“General Average” is a term used in the maritime industry to define shares in a common loss during a maritime accident.
Defined by York Antwerp rules 1994 of General Average, these rules lay guidelines for the distribution of loss in an event when cargo has to be jettisoned in order to save the ship, crew, or the remaining cargo.
The rule states the apportionment of losses amongst the parties involved in any maritime adventure in case of an extraordinary sacrifice or if the expenditure is made intentionally with the proper justification that the causes for the same involved preserve the other property from risk of being lost.
The underlying cause which led to the introduction of General Average was, in event of the grave situations where the safety of the ship, crew members and cargo was jeopardized.
It’s always a difficult decision for the ship’s crew to take appropriate action to save the interests of cargo owners and the ship. The time constraints in such exigencies don’t allow the ship’s crew to decide which cargo to jettison and which to leave.
Consequently, there would be a hot debate arising among cargo and ship owners as to whose cargo has been jettisoned and whose interests compromised. The loss being totally on the account of the person whose cargo has been discharged.
Thus, in order to regulate the unprejudiced interests of all those parties who enter into a common maritime venture, a powerful tool named General Average was introduced, in the York Antwerp rules of 1890 and later reviewed and amended recently in 1994.
The clauses of General Average under the York Antwerp Rules 1994 can be simplified as under
- A loss is deemed to be considered under general average if and only if the reason of sacrifice is extraordinary or the sacrifice is reasonably made for the purpose of common safety for preserving the property involved. E.g. Capsizing due to inclement weather conditions, shifting of cargo leading to the excessive listing of the vessel
- When two or more vessels are pushing or towing and are involved in a commercial reason, then general average applies if they disconnect from each other in order to preserve the vessel and the cargo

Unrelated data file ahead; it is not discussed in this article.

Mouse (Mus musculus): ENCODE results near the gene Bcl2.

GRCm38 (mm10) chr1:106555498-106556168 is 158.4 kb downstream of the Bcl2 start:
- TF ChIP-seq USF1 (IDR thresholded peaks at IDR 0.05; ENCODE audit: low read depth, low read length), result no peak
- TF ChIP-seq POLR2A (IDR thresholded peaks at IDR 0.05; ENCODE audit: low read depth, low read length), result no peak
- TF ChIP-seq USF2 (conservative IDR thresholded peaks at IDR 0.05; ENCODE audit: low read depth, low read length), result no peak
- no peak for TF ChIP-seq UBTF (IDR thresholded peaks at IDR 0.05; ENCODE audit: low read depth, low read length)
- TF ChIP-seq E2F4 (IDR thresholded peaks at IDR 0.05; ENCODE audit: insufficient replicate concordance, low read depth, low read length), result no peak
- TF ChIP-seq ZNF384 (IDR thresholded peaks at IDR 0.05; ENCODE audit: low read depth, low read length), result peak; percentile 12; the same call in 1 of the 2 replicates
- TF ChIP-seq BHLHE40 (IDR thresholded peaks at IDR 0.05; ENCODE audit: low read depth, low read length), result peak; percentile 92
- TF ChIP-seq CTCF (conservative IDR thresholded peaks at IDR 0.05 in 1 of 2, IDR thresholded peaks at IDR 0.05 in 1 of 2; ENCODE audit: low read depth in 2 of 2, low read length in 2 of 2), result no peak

- General average shall be applied only for those losses which are linked directly with the material value of the cargo carried or the vessel. Any claims arising due to the delay, a loss or expense caused due to loss of market or any indirect loss must not be accounted into general average
- Each party’s share in the general average should not be determined by a fault-based approach. The risk borne by all should be equal in all aspects. Though if one of the parties actions has resulted in the loss, legal actions can be taken against those actions
- Average adjusters are individuals or institutions looking after claims arising due to the general average. The parties of a general average claim should send a written notice to them within 12 months from the date of termination of the common maritime agreement between the parties involved. If they do not receive this notice the adjusters are entitled to proceed with all available information with them
- If a vessel or cargo is damaged by water, including damage by beaching or sinking a burning ship in order to extinguish the fire, then that damage shall be countable as general average. Also if a vessel is grounded intentionally for the common safety, it excludes damage caused by smoke or heat of the fire
- If salvage operations are carried out in order to save or prevent the loss of cargo or to prevent or reduce environmental damage, the expenditures involved and the remunerations to salvors should be allowed in general average
- If any vessel has been grounded and the cargo is liable to get damaged, then efforts can be made to refloat the vessel. However, if such efforts cause damage to boilers or machinery of the vessel it shall be made as general average
- The procuring expenses of any cargo, fuel or ship’s stores upon being discharged as per general average act shall be admitted into general average
- Loss of freight incurred to the owner due to loss or damage of cargo should be included in the general average, however, it is important to deduct from it the expenses which would have been incurred by the owner for carriage as they were not actually incurred
- If cargo is sold in damaged condition, the general average amount is the difference between net sound and net damaged value
Disclaimer: The authors’ views expressed in this article do not necessarily reflect the views of Marine Insight. Data and charts, if used, in the article have been sourced from available information and have not been authenticated by any statutory authority. The author and Marine Insight do not claim it to be accurate nor accept any responsibility for the same. The views constitute only the opinions and do not constitute any guidelines or recommendation on any course of action to be followed by the reader.
The article or images cannot be reproduced, copied, shared or used in any form without the permission of the author and Marine Insight.
You might also like to read..
- Seafarers Win Commitment To Mandatory Internet Access In International Law
- NYK’s First Chief Engineers Successfully Complete NTMA And Internal Training Program
- Seafarers’ Unions Agree On New Three-Year Global Minimum Wage ‘Safety Net’ Deal
- What Are Hybrid Ships?
- One Of World’s Largest 24,000TEU Ultra Large Container Carriers Undocked In Shanghai
- Captain Falls Overboard From Bulk Carrier, Survived 3 Days By Clinging To Wood
- Two Tanker Ships Carrying Palm Oil Seized By Indonesian Navy
- Filipino Seaman Pleads Guilty In Crew Member’s Murder On LA-Bound Cargo Vessel
- Ship Owner And Operator Plead Guilty To Environmental And Safety Crimes; Fined $1 Million Each